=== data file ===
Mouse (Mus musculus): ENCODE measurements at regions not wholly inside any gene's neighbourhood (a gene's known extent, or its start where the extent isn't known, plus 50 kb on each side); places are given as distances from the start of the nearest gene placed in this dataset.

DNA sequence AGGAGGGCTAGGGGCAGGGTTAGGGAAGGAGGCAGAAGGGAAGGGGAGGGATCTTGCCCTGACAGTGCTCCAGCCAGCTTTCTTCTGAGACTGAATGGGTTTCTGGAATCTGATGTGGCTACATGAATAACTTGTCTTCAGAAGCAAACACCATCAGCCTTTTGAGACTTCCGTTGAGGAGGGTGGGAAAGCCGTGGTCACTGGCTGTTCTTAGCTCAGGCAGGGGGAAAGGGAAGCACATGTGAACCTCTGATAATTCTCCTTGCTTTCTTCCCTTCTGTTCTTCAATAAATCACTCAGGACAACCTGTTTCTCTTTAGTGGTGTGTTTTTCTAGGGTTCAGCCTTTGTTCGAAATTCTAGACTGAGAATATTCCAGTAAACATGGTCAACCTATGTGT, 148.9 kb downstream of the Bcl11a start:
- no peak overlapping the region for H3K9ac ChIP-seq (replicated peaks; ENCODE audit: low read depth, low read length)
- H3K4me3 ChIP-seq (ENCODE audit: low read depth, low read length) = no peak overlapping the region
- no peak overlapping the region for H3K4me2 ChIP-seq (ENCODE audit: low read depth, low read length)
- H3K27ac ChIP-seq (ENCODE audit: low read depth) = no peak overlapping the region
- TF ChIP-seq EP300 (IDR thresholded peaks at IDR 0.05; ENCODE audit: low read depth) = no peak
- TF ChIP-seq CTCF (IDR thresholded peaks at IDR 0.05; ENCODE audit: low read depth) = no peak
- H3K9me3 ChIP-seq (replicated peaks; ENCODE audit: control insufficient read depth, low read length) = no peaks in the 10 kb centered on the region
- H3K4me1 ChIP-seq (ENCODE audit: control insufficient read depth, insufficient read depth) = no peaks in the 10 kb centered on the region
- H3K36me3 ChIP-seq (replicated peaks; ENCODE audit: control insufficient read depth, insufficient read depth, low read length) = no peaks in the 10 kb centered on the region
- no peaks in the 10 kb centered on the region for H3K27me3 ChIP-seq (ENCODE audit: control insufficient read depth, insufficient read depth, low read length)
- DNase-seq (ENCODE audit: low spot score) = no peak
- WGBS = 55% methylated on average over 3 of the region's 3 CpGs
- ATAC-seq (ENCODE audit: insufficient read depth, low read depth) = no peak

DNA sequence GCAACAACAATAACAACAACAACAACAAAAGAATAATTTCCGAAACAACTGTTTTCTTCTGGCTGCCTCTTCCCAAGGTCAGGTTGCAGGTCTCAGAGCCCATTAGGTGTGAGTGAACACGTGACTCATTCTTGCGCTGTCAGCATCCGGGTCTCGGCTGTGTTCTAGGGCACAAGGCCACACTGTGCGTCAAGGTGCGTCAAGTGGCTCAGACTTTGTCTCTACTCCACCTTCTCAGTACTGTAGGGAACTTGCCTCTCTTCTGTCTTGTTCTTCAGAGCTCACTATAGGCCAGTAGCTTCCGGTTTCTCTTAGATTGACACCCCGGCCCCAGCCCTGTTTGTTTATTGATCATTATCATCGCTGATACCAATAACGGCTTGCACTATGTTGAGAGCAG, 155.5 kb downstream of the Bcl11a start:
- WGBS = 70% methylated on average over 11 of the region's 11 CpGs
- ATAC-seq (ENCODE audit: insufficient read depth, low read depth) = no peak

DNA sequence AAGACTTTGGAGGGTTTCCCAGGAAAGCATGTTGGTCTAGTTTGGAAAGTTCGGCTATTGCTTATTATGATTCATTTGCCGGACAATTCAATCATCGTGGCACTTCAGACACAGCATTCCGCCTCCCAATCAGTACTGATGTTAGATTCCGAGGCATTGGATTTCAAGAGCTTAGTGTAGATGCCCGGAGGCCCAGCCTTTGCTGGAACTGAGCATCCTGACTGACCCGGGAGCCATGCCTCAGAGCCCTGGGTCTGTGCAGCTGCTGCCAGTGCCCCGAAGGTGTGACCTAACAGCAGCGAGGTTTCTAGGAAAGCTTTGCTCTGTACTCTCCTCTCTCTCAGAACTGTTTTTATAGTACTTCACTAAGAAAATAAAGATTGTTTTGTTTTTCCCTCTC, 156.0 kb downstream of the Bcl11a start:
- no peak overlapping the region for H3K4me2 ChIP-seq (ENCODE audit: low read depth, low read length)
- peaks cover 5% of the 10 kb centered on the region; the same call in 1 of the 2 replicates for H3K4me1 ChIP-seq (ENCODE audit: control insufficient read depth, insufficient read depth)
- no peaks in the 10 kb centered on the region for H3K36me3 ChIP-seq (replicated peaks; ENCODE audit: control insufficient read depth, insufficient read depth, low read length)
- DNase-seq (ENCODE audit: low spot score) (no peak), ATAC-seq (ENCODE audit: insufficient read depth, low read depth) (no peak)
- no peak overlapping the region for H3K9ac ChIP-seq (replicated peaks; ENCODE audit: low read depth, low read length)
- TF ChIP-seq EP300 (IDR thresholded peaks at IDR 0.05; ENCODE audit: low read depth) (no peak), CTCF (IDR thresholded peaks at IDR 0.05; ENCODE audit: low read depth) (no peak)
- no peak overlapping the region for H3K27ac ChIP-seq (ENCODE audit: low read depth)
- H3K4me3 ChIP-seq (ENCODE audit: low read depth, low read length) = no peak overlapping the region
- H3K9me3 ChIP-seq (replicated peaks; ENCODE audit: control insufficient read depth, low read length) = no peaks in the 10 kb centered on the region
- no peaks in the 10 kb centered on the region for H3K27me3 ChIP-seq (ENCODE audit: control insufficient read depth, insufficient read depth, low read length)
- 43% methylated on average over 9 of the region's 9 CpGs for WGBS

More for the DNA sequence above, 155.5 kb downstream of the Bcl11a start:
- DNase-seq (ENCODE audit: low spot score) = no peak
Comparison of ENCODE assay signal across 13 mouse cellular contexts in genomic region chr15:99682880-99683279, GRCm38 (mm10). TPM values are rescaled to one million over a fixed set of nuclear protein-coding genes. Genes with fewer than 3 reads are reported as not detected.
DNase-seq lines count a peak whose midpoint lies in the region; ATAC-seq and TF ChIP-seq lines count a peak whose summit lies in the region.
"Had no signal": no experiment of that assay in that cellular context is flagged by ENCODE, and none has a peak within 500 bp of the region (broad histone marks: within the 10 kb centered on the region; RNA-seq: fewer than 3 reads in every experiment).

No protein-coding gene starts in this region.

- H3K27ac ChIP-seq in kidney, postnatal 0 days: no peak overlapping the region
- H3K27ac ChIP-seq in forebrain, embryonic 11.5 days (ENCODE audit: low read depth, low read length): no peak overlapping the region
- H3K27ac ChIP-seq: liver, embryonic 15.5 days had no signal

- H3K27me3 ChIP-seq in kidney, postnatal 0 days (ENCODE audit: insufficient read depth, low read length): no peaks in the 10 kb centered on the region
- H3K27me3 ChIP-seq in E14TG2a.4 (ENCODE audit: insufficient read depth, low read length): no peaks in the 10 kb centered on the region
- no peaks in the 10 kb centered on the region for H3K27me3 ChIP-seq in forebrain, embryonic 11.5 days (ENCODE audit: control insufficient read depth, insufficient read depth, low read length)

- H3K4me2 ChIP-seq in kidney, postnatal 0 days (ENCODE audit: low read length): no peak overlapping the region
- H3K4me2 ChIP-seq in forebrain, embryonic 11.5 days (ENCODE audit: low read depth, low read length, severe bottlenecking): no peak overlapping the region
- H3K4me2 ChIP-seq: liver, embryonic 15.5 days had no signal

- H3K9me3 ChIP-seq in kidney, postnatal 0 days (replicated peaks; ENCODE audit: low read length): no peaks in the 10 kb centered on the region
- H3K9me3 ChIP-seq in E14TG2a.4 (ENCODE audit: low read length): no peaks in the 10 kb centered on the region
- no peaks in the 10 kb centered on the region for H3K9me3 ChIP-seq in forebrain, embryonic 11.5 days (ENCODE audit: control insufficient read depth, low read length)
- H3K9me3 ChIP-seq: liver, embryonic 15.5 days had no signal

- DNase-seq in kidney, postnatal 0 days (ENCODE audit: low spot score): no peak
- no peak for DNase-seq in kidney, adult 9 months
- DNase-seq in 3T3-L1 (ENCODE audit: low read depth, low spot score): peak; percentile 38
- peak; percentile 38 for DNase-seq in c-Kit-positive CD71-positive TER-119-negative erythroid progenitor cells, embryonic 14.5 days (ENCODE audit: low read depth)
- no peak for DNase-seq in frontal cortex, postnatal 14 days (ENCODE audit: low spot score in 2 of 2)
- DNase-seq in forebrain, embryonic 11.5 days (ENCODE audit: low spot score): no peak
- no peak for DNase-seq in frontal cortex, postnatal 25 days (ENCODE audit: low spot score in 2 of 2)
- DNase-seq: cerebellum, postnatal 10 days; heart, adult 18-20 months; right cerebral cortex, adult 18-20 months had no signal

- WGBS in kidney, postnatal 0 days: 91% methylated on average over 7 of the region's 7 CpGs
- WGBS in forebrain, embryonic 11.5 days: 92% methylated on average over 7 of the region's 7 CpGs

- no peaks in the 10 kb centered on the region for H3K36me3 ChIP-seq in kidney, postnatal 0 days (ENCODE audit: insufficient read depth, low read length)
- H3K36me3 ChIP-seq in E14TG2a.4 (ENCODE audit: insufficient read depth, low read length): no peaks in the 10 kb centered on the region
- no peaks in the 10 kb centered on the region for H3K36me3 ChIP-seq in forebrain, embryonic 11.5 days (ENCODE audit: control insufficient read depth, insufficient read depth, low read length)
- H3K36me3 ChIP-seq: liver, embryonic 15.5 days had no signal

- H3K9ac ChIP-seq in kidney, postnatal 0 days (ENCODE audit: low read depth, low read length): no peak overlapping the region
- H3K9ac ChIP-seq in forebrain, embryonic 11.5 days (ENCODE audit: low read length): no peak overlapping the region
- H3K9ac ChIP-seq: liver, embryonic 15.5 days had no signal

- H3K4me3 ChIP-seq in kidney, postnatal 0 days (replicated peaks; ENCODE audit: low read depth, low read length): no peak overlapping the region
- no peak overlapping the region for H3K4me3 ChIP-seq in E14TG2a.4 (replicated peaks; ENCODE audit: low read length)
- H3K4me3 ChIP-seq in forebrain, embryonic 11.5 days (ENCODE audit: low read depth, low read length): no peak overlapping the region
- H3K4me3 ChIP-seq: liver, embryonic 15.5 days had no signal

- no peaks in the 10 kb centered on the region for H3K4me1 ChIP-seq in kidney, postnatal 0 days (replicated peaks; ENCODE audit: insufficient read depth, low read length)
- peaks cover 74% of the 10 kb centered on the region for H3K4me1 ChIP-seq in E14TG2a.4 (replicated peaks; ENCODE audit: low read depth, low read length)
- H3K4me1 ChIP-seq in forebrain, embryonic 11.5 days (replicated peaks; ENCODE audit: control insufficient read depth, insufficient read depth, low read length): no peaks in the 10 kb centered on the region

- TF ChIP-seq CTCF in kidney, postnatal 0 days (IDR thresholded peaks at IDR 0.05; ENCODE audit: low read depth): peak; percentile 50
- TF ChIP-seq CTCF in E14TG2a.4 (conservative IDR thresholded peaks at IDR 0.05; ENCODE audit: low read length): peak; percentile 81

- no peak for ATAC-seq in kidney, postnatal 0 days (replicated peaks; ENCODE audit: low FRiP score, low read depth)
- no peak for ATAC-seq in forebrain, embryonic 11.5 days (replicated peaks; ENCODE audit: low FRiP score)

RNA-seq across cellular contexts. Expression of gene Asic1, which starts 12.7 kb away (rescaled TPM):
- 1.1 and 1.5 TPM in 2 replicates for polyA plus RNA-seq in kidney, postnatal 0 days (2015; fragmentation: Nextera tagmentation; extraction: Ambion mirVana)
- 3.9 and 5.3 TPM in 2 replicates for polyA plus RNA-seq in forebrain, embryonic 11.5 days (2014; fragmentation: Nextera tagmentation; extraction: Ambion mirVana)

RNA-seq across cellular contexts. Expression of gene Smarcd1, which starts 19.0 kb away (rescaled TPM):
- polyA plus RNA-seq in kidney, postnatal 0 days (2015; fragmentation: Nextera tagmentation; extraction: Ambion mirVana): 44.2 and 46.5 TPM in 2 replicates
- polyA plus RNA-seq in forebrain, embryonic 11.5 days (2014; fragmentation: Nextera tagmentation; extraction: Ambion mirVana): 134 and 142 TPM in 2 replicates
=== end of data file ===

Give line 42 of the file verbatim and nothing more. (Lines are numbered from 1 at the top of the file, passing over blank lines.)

- no peaks in the 10 kb centered on the region for H3K27me3 ChIP-seq in forebrain, embryonic 11.5 days (ENCODE audit: control insufficient read depth, insufficient read depth, low read length)